• The end of the Iran deal

    Early last week, President Trump announced that the United States would cease to observe its obligations under the Joint Comprehensive Plan of Action, better known as the Iran deal. His public statement — replete with untruths, half-truths and distortions — amounted to a declaration that Iran was violating the agreement and could not be trusted.

  • North Korea rethinking assumptions

    Over recent weeks, events involving North Korea have been dramatic, to say the least. In rapid succession, we have gone from Pyongyang’s surprise participation in the Winter Olympics to a highly choreographed and visually compelling meeting between the leaders of the two Koreas. This is all prelude to an imminent summit between Kim Jong Un

  • State government gets a well-deserved “I” for incomplete

    A review of this year’s legislative session looks remarkably similar to a competitive swimmer’s disqualification report. “Out of sequence.” “False start.” “Toes over lip of gutter.” “Delay of meet.” Legislators are guilty of almost everything except “early take-off.” There are many contributing factors to the unprecedented failure to complete the work of a legislative session.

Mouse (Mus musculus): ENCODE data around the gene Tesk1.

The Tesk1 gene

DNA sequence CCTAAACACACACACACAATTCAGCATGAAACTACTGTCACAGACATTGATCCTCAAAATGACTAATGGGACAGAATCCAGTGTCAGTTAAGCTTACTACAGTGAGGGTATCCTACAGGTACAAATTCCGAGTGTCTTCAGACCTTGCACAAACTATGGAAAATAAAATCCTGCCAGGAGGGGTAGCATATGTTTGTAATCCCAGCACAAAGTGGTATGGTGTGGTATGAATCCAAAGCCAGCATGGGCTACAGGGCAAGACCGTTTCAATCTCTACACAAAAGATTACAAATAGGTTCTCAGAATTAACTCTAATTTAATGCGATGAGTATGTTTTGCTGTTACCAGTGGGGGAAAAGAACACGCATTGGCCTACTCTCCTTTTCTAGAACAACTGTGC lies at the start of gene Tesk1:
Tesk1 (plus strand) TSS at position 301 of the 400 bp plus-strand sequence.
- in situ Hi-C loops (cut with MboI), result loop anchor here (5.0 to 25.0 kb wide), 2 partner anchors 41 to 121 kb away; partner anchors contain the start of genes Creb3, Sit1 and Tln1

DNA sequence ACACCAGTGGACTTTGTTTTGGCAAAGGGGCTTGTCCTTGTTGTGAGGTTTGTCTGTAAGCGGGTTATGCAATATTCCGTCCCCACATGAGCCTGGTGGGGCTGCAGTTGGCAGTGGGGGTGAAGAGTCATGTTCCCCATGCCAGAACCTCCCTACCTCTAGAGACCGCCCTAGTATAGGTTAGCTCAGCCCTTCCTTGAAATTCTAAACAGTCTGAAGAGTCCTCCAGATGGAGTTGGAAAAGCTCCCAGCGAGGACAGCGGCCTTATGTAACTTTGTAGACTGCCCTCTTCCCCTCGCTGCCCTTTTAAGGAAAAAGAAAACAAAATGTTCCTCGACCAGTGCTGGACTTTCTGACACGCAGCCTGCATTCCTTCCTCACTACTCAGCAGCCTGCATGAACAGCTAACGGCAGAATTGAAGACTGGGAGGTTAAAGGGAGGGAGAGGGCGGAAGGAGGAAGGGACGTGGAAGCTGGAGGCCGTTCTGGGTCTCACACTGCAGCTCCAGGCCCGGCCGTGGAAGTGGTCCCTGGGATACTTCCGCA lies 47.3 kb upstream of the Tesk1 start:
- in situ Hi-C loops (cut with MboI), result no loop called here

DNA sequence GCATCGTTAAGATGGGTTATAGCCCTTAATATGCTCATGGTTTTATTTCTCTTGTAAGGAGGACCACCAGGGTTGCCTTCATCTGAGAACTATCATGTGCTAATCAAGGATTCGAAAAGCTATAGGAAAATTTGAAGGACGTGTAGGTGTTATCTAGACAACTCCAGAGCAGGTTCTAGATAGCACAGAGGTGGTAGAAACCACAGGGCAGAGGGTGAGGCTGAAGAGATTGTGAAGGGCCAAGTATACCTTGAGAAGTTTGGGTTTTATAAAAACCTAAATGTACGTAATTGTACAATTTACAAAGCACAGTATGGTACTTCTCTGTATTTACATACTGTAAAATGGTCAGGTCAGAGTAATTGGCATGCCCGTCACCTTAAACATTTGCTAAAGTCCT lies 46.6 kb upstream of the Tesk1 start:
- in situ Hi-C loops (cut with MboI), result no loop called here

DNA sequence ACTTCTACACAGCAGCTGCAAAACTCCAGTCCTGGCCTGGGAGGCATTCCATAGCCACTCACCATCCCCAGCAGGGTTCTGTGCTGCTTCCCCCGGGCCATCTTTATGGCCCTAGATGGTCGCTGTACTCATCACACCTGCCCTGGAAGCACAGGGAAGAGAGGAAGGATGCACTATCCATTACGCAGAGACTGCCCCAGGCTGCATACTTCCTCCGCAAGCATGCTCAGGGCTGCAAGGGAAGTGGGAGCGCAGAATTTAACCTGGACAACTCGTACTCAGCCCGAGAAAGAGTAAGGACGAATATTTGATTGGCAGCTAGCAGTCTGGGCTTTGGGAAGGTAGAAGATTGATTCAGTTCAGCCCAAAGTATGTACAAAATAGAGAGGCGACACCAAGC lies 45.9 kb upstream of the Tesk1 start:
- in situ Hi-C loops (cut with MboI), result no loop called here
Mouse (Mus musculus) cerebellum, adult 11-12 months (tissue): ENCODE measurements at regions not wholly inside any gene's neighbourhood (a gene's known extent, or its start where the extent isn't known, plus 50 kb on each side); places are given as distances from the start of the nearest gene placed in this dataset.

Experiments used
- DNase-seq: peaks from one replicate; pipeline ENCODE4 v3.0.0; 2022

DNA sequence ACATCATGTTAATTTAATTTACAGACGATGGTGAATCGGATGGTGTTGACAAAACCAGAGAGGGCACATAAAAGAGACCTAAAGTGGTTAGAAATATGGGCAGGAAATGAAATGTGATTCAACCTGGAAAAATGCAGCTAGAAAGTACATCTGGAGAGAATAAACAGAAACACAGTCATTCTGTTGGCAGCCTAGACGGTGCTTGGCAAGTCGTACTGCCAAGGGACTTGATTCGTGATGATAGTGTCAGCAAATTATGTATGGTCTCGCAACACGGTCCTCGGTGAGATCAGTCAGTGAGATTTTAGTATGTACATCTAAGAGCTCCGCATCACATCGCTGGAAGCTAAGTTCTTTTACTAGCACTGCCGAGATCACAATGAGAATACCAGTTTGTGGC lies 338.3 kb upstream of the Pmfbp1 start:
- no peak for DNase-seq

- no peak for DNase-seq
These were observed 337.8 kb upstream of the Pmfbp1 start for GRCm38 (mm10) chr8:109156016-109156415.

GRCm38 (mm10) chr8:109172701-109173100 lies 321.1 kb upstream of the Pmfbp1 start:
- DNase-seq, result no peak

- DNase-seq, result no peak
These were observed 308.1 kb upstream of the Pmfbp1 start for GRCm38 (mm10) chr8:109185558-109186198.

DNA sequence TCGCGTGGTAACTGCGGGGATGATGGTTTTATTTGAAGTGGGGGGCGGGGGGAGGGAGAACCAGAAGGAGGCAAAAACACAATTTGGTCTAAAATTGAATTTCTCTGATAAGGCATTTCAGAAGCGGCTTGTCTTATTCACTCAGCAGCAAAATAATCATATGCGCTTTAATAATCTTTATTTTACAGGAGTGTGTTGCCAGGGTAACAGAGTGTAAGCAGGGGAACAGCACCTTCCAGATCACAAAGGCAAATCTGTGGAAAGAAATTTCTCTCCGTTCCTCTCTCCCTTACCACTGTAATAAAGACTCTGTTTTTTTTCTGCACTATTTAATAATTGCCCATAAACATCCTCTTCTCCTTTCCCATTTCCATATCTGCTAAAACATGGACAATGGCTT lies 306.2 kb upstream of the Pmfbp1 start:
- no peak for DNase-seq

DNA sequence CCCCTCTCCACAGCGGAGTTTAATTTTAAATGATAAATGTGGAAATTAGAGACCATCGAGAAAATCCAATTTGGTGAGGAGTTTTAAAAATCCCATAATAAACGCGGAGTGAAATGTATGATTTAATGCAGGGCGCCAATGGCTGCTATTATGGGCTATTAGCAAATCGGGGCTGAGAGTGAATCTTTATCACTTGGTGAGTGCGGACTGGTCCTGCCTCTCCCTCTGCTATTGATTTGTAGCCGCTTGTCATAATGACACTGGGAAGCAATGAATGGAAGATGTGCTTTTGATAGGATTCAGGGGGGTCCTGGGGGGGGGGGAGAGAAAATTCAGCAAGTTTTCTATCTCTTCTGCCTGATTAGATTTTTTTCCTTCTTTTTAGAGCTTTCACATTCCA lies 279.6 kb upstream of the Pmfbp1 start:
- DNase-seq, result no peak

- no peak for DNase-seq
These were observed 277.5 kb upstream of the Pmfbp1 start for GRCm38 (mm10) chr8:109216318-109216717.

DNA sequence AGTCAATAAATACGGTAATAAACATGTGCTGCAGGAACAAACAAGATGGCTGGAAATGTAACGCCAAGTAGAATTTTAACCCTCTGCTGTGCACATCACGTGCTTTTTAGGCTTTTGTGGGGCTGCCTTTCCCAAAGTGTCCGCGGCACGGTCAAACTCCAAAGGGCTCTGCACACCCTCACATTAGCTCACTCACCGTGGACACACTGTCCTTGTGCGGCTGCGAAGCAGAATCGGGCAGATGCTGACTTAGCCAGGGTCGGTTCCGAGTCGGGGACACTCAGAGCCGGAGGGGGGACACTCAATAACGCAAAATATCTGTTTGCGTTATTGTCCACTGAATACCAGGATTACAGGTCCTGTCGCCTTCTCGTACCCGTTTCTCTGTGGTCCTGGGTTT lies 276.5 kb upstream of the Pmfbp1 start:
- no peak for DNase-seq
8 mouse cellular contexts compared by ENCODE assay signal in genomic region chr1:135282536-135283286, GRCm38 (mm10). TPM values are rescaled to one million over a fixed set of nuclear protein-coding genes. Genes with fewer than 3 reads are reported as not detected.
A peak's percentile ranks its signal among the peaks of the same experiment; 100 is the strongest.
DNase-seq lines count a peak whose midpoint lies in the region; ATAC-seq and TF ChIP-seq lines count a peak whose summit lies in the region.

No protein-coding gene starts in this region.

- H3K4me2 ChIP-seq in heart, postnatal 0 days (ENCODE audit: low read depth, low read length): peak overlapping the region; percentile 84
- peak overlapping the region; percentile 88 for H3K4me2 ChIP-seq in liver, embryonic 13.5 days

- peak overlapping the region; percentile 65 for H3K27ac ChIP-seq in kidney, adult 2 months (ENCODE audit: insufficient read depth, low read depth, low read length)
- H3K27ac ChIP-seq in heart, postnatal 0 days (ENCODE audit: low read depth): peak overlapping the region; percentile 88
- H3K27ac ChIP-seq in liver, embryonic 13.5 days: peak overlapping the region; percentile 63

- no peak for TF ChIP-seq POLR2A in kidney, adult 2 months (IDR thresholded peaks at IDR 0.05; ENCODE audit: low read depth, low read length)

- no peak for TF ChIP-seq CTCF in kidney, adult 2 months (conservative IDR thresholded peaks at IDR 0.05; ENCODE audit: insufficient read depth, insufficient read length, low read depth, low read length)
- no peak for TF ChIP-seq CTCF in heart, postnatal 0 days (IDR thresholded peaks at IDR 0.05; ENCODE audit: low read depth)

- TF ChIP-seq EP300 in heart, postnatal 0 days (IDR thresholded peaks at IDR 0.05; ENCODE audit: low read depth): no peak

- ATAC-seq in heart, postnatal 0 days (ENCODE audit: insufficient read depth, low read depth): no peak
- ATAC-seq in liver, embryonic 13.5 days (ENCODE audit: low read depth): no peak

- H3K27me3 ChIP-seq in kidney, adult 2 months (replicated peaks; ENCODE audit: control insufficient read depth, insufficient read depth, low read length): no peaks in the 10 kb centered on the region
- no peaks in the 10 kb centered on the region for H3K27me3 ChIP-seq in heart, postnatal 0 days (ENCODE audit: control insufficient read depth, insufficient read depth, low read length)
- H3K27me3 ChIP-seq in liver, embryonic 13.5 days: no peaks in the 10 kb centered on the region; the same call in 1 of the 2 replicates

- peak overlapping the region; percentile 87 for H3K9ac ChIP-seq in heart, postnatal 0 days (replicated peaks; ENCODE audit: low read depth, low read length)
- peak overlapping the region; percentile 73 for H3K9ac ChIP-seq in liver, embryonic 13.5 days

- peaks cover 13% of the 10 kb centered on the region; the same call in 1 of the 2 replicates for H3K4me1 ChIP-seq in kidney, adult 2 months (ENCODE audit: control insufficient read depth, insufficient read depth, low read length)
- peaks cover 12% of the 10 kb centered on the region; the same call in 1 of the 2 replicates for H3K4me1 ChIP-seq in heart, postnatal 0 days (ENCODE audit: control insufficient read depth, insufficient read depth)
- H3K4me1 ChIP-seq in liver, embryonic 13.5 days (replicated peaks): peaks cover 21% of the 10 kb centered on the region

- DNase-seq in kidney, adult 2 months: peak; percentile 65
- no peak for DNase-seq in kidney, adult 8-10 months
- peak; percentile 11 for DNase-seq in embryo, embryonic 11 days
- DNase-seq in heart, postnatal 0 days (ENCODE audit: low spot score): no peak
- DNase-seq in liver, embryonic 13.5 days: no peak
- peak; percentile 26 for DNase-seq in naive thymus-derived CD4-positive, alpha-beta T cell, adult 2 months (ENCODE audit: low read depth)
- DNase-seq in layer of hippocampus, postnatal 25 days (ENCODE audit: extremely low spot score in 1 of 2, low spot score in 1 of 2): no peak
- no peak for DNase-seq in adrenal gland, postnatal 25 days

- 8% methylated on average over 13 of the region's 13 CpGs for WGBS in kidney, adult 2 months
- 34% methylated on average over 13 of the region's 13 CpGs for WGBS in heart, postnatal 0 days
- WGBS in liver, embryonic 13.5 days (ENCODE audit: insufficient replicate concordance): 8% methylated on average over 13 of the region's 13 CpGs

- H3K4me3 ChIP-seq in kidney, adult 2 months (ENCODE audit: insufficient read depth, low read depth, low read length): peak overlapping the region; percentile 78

• Japan in doubt

    Japan has long been the linchpin of the U.S. security strategy in Asia. The current Prime Minister, Shinzo Abe, is deeply invested personally and politically in nurturing the U.S.-Japan alliance. But no country and no prime minister views the rapidly changing developments in U.S.-North Korean relations with more doubt and angst that Mr. Abe. As

  • The new autocrats

    When the Cold War ended and the Soviet Union disintegrated, it seemed that the triumph of Western democratic values was complete. If communism represented autocratic state/party control of political and economic life, the West represented limited government devoted to facilitating individual choice, not suppressing it. In Russia, a parliamentary democracy replaced the dictatorship of the